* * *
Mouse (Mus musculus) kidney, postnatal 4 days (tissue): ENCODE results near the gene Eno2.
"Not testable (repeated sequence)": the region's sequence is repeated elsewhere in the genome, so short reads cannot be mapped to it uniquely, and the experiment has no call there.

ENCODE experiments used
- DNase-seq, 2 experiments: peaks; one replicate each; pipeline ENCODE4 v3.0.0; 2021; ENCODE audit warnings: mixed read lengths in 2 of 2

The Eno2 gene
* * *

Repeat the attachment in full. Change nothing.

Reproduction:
Mouse (Mus musculus) kidney, postnatal 4 days (tissue): ENCODE results near the gene Eno2.
"Not testable (repeated sequence)": the region's sequence is repeated elsewhere in the genome, so short reads cannot be mapped to it uniquely, and the experiment has no call there.

ENCODE experiments used
- DNase-seq, 2 experiments: peaks; one replicate each; pipeline ENCODE4 v3.0.0; 2021; ENCODE audit warnings: mixed read lengths in 2 of 2

The Eno2 gene